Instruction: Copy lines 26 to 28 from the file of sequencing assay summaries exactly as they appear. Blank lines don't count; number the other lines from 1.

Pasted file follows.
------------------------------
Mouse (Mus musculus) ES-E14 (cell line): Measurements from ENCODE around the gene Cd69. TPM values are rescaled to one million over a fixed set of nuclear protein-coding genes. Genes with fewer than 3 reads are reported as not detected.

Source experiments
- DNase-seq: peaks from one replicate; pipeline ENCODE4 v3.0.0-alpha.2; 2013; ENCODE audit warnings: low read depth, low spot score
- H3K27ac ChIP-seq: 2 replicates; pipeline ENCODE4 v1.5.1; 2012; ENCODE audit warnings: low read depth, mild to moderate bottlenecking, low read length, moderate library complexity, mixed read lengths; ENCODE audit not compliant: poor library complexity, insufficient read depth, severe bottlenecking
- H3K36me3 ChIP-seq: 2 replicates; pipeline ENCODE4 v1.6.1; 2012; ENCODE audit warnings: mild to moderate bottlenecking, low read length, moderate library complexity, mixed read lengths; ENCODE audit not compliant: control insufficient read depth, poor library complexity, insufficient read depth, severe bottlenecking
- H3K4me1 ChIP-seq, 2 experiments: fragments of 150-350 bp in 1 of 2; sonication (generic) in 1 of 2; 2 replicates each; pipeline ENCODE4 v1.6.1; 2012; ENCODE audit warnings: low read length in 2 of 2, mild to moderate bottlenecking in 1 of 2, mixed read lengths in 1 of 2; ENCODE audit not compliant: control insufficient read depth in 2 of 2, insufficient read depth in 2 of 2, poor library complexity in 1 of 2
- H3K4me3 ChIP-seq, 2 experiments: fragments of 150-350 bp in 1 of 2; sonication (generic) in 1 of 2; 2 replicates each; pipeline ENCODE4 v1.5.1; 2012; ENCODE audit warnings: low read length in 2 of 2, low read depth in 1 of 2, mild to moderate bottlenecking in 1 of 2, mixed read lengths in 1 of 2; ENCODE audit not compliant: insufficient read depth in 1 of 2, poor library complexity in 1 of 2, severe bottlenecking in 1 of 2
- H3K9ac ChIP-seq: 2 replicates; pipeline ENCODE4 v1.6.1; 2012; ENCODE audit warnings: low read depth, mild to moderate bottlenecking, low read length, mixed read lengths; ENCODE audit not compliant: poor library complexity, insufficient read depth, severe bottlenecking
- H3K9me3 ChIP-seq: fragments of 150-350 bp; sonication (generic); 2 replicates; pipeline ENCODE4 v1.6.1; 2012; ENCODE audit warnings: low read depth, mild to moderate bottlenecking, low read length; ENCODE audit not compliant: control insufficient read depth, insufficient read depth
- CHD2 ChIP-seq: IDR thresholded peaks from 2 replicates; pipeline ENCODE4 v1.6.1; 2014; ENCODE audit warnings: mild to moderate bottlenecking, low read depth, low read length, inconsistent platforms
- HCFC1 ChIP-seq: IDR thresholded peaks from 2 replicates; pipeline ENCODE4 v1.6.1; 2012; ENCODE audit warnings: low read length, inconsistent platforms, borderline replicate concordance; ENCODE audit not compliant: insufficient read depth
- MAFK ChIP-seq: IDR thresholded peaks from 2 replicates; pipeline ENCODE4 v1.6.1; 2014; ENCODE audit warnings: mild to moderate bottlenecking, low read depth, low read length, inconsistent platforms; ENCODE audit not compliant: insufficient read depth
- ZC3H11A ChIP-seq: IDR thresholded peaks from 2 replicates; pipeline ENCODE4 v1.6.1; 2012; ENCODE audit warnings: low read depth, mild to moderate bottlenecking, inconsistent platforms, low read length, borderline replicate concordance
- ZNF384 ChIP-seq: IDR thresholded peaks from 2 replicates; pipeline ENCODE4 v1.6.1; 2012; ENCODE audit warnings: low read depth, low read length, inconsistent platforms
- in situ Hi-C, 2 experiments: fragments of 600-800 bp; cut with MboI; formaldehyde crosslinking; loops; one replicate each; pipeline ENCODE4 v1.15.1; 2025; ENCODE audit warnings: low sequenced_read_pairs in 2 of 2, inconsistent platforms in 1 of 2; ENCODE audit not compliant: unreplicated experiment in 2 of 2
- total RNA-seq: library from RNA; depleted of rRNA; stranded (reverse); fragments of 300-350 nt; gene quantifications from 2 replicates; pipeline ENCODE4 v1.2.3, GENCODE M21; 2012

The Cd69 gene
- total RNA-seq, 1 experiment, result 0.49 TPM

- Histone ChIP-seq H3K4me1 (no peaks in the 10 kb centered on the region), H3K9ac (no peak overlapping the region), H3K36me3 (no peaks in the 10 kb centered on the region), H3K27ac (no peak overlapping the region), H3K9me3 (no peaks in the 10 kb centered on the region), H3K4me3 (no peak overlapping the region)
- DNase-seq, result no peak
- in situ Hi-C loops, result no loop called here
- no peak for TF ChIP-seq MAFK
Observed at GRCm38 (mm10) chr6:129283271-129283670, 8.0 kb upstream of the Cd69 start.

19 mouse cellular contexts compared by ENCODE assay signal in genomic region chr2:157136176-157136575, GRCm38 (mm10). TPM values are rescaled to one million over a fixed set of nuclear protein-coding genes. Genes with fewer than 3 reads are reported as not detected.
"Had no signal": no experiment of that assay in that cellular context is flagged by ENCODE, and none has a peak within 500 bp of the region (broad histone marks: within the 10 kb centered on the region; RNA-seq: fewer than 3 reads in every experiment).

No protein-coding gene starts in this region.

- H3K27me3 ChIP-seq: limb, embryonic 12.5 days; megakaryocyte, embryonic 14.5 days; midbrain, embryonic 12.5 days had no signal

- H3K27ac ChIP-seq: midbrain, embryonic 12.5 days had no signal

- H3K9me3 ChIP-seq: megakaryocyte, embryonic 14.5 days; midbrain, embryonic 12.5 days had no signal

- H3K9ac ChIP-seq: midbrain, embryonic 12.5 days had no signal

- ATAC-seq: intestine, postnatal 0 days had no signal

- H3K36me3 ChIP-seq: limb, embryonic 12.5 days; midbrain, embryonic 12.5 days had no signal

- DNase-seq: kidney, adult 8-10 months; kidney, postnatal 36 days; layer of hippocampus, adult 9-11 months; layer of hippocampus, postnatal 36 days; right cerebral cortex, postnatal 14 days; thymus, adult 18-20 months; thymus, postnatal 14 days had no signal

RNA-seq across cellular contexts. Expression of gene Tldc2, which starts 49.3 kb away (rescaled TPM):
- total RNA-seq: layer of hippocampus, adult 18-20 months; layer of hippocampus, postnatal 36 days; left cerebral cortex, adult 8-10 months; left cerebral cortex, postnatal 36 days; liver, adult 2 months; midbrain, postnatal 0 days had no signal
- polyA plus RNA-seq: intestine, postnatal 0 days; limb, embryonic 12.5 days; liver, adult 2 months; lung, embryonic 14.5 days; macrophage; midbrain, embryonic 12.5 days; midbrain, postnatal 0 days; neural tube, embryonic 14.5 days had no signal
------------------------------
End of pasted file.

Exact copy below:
No protein-coding gene starts in this region.

- H3K27me3 ChIP-seq: limb, embryonic 12.5 days; megakaryocyte, embryonic 14.5 days; midbrain, embryonic 12.5 days had no signal

- H3K27ac ChIP-seq: midbrain, embryonic 12.5 days had no signal